Blotter: December 2011

Ponzi Classic

Post-Madoff, there is no shortage of Ponzi schemes. The SEC alleges that Garfield M. Taylor defrauded more than $27 million from about 130 investors in a Ponzi scheme perpetrated from 2005 to 2010. Taylor promised 20 percent annual returns to mostly middle-class residents of his own Washington, D.C.-metropolitan-area community with little to no investing expertise, offering them promissory notes that engaged in low-risk options trading. Instead, he invested in high-risk, speculative options trading and suffered huge losses. He also urged his clients to refinance their homes and use whatever means available to invest. In the usual Ponzi fashion, Taylor used the money from new investors to pay returns to earlier investors and induced current investors to solicit and refer new investors for him.

Beware the Hype

Who wouldn't love to get filthy rich on a steady diet of social media IPOs? That's what John A. Mattera and some of his friends were counting on. Together they created a new hedge fund named The Praetorian Global Fund and claimed the fund and affiliated entities owned tens of millions of dollars worth of shares in companies that are expected to soon launch IPOs, including Facebook, Groupon and others. They also told investors that an escrow service was receiving their funds. Instead, according to the SEC's complaint, Mattera and his partners never owned pre-IPO shares in the companies and the escrow service simply transferred investor funds to personal accounts. The SEC is seeking an emergency court order to freeze the assets of Mattera and 11 others. Mattera has been the subject of a prior SEC enforcement action and several state criminal actions.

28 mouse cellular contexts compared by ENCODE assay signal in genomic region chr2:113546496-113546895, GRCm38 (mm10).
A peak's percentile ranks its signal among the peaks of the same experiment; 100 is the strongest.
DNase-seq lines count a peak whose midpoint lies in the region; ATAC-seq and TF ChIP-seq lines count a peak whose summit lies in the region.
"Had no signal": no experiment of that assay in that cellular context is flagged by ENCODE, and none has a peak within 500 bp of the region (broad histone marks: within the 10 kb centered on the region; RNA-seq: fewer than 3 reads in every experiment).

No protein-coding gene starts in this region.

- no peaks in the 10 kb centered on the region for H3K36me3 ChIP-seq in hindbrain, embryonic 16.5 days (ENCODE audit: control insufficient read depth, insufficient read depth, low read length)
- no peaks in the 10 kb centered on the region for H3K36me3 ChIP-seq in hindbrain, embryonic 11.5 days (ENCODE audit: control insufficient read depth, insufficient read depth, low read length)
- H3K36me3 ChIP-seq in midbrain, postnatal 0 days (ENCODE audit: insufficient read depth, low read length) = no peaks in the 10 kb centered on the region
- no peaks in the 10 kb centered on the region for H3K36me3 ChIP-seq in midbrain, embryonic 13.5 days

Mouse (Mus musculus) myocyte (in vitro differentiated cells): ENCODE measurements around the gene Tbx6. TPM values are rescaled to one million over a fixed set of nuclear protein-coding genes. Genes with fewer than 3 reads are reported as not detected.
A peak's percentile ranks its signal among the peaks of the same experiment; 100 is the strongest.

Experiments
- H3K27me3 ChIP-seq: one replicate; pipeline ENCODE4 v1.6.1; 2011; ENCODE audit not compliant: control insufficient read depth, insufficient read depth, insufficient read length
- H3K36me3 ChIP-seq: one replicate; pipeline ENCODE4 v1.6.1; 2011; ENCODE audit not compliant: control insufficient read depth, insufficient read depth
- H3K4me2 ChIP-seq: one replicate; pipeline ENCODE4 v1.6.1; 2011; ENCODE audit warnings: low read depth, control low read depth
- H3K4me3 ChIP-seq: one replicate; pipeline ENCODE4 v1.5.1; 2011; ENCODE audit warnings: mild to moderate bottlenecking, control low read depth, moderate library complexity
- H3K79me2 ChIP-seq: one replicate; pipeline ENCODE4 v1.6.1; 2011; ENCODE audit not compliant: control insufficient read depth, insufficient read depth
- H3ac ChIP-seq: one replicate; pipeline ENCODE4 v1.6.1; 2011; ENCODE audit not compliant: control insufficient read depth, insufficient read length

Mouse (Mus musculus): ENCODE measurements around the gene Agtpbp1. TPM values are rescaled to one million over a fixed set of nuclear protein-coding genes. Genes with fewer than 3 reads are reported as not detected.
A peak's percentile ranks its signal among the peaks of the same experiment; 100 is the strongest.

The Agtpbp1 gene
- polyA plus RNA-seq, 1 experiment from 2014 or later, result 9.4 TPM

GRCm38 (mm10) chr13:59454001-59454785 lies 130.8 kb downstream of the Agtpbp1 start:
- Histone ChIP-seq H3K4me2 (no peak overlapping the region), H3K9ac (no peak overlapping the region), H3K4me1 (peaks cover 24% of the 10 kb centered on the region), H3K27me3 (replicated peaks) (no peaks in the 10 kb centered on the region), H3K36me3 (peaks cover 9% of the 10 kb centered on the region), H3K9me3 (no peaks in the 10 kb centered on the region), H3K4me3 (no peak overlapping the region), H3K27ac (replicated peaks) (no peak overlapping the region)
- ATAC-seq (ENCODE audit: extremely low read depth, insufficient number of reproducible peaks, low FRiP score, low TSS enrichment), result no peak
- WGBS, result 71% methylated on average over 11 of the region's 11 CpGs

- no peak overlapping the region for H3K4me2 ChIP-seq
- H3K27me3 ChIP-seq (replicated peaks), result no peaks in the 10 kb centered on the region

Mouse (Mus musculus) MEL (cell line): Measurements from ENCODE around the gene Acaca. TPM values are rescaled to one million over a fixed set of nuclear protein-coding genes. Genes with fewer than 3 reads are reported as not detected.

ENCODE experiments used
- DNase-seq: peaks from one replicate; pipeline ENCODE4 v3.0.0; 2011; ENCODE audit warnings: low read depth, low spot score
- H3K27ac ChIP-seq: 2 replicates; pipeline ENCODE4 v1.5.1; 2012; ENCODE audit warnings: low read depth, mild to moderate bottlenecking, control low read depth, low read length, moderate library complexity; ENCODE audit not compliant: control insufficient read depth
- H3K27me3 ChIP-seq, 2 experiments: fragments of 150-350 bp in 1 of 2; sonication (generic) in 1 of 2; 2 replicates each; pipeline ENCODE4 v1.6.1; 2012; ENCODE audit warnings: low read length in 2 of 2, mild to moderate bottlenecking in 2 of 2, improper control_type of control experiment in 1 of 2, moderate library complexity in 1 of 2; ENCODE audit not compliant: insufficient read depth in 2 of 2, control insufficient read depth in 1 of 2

Madoff Cog Charged

The SEC charged a longtime Bernie Madoff employee with fraud for his role in creating fake trades to facilitate the massive Ponzi scheme. David Kugel, who worked at Bernard L. Madoff Investment Securities LLC (BMIS) for nearly four decades, faces civil and criminal charges for his alleged role in creating the fictitious trade information. Kugel's own account at BMIS was among those in which backdated trades were entered, and he withdrew nearly $10 million in “profits” from the fictitious trading over several years. The SEC has already charged two other longtime Madoff employees, Annette Bongiorno and JoAnn Crupi, for their roles in producing phony account statements that were sent to Madoff investors.

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